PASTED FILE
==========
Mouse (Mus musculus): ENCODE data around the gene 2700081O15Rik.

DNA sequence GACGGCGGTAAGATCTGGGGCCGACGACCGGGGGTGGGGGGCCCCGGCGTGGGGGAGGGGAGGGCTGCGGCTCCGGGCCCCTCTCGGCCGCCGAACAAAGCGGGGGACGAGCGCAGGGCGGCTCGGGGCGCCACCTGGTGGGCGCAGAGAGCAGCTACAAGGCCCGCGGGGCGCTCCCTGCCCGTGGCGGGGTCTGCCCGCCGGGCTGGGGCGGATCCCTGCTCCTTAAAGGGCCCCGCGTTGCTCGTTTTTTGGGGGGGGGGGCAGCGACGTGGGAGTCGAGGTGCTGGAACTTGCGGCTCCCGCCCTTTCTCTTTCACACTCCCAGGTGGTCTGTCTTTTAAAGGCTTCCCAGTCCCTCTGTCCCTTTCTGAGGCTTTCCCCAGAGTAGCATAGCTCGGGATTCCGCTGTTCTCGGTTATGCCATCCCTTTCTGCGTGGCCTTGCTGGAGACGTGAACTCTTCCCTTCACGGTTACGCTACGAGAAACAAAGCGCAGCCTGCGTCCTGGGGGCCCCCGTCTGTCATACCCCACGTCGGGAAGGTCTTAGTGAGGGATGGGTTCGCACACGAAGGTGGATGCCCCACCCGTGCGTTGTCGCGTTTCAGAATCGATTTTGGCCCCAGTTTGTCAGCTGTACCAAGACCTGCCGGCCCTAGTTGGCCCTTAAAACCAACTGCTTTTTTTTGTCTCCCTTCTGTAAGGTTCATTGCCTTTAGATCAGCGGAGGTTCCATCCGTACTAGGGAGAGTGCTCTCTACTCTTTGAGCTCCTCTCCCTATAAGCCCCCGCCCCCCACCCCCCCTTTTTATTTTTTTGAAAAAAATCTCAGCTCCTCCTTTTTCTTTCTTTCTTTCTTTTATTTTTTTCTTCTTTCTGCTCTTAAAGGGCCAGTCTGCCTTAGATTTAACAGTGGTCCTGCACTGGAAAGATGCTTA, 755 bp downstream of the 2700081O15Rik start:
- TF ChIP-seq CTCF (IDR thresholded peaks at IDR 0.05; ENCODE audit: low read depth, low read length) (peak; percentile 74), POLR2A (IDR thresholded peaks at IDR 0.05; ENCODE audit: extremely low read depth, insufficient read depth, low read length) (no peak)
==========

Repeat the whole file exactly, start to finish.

Mouse (Mus musculus): ENCODE data around the gene 2700081O15Rik.

DNA sequence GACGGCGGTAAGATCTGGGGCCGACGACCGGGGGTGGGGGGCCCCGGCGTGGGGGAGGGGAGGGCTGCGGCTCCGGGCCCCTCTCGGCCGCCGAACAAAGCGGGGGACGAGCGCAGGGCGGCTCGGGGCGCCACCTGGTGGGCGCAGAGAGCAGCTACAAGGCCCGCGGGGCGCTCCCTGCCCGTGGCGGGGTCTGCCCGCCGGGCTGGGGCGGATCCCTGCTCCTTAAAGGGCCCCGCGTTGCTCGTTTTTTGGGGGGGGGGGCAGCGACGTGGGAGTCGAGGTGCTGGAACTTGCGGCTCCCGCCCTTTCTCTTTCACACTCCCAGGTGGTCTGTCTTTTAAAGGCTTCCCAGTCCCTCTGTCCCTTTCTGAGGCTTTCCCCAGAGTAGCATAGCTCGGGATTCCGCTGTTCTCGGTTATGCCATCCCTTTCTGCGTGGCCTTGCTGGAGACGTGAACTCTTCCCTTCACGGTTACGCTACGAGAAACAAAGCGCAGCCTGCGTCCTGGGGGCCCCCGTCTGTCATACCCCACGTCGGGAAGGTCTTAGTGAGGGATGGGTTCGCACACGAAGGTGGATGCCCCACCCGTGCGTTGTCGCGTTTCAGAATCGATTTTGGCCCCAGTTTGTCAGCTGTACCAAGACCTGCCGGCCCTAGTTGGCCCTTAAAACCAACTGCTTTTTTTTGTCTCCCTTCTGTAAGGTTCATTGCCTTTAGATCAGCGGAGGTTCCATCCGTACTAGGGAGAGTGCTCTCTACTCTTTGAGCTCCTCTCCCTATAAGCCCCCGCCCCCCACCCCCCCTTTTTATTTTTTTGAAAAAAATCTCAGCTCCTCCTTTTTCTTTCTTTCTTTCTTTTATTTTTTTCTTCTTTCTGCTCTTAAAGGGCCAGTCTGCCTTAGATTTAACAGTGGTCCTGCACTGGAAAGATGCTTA, 755 bp downstream of the 2700081O15Rik start:
- TF ChIP-seq CTCF (IDR thresholded peaks at IDR 0.05; ENCODE audit: low read depth, low read length) (peak; percentile 74), POLR2A (IDR thresholded peaks at IDR 0.05; ENCODE audit: extremely low read depth, insufficient read depth, low read length) (no peak)